With a term sure to make 2009's annual Banished Words List, the mass media has glommed onto the only way to describe the country's response to the current state of the economy for summer travel: the "Staycation."
With airfares going through the roof, and the nickle-and-diming by the airlines becoming dollar-and-quartering, the prediction of a major downturn in summer travel is not unlikely. As expected, United announced today that it will be matching American's $15 charge each-way for the FIRST checked bag on flights. While I understand that the airlines have taken a huge hit on fuel prices and are hemorrhaging money, it's understandable that luxuries once commonplace on flights should be eliminated or require an extra charge. However, CHECKING A BAG IS NOT A LUXURY! These charges amount to nothing more than extortion of the customer. Most customers will have no choice but to pay the extra $30 roundtrip fee, or if they have the option choosing to fly on a different airline.
Of course, I'm one who usually takes my chances and checks a bag, even though my suitcase is technically suitable to carry on the plane. For $30, I would certainly change that viewpoint (as would many others, I expect) and attempt shove my bag in the already non-existent space in the overhead bins. I predict congestion at the gate, necessitating many bags to be checked gateside, thereby holding up flights and costing the airlines more than they're taking in from the increased baggage charges. But what do I know? If anything, this may help increase flyers on those lower-cost airlines who don't need to charge the extra fees. Seems to me the MBAs at American and United who determined this is a money-making plan may have the foresight of a mosquito just moments before it encounters my cars windshield at 60 MPH.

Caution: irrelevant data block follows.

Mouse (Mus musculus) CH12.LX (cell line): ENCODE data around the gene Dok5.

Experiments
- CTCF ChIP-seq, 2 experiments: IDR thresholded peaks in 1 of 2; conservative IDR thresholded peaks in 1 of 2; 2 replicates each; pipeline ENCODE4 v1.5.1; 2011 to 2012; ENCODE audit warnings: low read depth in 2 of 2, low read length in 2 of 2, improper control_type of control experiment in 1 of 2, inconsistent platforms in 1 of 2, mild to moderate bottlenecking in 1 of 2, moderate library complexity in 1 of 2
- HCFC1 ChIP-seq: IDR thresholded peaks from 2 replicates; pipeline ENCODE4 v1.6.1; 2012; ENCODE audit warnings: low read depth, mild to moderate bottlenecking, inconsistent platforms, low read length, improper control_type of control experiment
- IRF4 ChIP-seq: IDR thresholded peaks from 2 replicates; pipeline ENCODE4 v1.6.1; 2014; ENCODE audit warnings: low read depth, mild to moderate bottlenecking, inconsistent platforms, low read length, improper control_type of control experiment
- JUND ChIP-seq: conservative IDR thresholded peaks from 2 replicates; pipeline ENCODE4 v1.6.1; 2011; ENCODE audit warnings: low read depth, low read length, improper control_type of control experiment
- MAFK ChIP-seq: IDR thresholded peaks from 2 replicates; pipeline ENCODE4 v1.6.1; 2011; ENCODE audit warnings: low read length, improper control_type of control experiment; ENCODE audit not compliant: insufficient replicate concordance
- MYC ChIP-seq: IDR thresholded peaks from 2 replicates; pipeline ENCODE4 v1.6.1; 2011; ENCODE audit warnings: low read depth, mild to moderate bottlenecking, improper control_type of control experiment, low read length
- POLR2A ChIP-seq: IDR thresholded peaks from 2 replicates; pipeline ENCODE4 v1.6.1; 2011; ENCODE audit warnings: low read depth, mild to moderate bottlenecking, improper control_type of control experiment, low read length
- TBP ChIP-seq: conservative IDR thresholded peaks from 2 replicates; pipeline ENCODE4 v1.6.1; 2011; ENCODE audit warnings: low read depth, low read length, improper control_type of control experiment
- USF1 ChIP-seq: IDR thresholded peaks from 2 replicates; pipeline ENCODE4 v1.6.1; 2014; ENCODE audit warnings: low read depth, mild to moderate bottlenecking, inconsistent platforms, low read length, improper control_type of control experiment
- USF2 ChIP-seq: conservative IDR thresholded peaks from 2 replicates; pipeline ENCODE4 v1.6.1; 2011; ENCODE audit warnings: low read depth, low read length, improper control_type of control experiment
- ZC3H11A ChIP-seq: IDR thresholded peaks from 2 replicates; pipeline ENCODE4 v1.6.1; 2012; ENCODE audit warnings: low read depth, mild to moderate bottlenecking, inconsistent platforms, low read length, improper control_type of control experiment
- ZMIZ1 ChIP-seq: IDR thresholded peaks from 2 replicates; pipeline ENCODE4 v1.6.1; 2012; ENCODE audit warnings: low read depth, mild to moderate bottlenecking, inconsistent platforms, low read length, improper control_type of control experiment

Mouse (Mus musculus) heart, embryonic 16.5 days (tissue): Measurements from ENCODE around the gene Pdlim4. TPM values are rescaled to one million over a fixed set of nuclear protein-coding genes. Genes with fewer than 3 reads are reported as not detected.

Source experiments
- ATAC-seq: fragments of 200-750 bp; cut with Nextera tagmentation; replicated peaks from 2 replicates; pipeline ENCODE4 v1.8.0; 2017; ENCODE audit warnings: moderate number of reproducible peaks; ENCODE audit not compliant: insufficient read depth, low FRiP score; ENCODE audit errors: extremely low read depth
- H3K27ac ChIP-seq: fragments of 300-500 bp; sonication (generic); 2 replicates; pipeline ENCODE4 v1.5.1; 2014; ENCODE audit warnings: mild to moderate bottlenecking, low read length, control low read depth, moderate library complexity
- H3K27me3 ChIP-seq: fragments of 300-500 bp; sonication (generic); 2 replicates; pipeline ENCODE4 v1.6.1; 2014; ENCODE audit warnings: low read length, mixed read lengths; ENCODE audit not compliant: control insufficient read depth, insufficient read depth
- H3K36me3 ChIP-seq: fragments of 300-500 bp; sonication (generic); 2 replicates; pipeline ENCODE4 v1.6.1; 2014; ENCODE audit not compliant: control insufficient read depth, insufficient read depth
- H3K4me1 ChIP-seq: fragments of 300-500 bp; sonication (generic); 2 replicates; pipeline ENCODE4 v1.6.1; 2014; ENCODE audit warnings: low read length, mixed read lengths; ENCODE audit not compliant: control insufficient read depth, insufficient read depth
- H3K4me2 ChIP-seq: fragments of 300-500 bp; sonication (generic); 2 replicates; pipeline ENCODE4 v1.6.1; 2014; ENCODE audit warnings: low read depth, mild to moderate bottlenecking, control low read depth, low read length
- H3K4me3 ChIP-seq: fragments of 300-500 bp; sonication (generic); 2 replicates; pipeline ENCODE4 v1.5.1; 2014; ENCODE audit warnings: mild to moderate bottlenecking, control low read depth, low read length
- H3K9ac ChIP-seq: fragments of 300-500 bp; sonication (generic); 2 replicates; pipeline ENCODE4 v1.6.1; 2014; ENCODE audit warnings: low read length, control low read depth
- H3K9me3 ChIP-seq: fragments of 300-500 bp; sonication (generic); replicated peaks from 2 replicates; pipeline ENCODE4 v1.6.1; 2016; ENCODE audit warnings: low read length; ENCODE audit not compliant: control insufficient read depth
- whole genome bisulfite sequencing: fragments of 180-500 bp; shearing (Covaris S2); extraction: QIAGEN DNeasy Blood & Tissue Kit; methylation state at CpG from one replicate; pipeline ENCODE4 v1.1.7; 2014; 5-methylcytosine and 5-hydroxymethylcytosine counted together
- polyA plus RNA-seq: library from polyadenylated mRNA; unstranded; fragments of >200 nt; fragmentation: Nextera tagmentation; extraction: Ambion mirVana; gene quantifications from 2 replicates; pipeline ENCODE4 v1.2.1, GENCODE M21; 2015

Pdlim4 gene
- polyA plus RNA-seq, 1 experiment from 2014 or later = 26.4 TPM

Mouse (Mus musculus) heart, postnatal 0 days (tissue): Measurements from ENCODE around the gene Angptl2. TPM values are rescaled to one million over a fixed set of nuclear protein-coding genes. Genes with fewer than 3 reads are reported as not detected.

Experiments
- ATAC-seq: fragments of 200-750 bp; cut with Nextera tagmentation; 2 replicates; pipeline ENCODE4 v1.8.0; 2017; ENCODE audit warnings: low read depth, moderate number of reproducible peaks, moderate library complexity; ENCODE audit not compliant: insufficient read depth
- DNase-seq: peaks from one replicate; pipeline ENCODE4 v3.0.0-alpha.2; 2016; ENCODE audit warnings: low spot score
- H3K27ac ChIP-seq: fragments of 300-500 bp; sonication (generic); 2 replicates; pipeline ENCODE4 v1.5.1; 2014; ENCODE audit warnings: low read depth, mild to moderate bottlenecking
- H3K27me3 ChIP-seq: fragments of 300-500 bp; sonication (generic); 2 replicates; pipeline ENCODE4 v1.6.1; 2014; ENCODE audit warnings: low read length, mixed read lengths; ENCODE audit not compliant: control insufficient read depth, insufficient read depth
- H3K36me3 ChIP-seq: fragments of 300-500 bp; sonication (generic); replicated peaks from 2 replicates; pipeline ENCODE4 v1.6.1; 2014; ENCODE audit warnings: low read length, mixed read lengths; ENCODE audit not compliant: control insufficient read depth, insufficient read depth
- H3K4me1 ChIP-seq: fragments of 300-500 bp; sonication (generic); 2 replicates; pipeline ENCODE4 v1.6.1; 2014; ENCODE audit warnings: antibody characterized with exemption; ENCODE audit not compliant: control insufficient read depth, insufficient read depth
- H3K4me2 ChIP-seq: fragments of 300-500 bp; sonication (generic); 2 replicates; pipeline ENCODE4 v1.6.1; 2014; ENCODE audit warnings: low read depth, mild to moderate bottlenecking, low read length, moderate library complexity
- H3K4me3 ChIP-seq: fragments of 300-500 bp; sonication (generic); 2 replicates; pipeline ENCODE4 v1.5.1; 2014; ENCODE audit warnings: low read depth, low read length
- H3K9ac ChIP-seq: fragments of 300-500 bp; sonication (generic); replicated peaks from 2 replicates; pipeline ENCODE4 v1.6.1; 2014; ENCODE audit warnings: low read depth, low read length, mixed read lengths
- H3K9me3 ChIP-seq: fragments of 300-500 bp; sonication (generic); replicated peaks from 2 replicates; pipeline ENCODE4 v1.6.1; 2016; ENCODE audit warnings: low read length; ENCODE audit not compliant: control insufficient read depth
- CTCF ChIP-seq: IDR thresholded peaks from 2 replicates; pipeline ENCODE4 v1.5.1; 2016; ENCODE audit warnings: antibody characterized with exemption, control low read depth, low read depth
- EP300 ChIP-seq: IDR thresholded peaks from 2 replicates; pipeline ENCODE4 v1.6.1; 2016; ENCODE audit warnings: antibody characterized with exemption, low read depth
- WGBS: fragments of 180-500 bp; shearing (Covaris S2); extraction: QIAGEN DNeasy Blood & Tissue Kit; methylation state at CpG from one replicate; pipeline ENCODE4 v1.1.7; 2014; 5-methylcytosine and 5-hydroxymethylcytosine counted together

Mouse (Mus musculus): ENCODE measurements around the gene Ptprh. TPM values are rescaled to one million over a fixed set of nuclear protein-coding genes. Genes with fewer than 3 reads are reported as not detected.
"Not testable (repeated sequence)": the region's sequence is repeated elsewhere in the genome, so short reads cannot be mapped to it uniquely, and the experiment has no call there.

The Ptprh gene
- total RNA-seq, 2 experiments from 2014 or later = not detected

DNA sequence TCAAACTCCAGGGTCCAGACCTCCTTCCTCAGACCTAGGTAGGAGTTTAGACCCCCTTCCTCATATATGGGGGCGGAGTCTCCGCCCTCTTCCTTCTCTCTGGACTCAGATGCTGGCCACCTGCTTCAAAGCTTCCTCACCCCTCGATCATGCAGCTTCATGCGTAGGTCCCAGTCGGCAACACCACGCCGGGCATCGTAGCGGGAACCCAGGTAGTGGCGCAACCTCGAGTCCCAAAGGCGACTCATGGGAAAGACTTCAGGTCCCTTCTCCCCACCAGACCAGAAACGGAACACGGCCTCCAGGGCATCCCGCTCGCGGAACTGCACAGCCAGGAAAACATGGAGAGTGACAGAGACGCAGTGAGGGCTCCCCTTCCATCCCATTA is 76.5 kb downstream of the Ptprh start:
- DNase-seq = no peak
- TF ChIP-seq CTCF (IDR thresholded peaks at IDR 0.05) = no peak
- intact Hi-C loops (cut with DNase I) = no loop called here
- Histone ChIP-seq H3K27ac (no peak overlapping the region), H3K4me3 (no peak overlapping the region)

On the other hand, I think this increase in cost for air travel may actually come out in the wash for consumers. Resort destinations are predicting the trickle-down from a downturn in air travel hurting their bottom lines, with their only resolution being to reduce rates accordingly. A bit of creative planning and flexibility on the airfare side (or cashing in some of those frequent flyer miles) could easily equal an overall cheaper time to vacation travel than we've seen in the past few years. Las Vegas casinos are becoming desperate for visitors, and other resort destinations such as Disney parks in California and Florida are expected to be increasing their discounts and promotions to fill their lacking capacity. Empty hotel rooms don't make anyone money.
The one thing still working for the travel industry is international visitors, who are certainly capitalizing on the lousy US Dollar. But if that alone is enough to overcome the increased difficulty navigating airports and increased border security remains to be seen.
Roadtrips don't do much better, with gas over $4/gallon. Perhaps it's time to enjoy what there is to see and do around home. Enjoy your Staycation.